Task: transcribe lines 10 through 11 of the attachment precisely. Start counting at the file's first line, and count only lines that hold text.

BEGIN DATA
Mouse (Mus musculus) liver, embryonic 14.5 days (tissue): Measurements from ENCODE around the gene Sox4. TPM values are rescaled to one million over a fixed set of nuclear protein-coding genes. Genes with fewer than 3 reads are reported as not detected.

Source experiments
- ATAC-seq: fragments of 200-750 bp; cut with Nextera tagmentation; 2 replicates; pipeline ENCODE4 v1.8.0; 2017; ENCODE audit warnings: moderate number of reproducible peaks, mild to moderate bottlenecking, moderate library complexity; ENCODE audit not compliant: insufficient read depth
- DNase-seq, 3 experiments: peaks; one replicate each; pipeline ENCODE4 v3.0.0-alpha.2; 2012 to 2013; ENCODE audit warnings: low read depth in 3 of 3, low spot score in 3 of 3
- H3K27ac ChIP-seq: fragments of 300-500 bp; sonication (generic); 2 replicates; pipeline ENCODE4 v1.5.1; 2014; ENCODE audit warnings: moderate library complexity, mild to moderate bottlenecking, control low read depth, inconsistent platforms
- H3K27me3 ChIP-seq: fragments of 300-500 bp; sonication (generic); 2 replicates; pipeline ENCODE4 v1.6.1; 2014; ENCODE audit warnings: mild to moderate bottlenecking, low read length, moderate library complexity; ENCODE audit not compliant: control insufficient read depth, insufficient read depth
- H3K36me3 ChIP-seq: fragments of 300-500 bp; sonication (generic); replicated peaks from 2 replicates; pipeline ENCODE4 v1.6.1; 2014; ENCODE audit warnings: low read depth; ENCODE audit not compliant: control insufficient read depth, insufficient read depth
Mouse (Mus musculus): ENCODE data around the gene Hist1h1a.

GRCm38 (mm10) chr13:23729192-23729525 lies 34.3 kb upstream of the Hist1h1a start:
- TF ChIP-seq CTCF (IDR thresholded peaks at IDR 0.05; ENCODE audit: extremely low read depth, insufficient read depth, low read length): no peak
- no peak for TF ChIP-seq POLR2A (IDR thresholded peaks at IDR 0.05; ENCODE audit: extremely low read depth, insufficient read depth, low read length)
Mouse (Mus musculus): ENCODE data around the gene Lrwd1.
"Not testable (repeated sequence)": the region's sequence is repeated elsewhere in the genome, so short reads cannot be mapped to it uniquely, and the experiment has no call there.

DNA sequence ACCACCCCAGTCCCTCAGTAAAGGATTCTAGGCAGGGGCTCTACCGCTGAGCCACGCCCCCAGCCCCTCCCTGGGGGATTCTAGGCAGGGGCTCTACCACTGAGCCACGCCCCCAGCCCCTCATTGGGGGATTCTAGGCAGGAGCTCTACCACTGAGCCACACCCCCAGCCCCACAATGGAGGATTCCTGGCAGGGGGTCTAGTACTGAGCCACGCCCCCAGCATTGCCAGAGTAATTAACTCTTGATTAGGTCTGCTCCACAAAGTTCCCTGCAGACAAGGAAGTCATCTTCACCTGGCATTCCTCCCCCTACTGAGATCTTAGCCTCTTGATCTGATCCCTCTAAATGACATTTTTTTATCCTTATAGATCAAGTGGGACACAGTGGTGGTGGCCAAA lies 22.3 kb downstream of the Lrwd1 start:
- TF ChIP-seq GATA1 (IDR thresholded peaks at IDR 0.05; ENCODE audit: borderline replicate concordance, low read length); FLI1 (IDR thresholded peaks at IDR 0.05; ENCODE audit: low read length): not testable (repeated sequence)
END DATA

- TF ChIP-seq CTCF (IDR thresholded peaks at IDR 0.05; ENCODE audit: extremely low read depth, insufficient read depth, low read length): no peak
- no peak for TF ChIP-seq POLR2A (IDR thresholded peaks at IDR 0.05; ENCODE audit: extremely low read depth, insufficient read depth, low read length)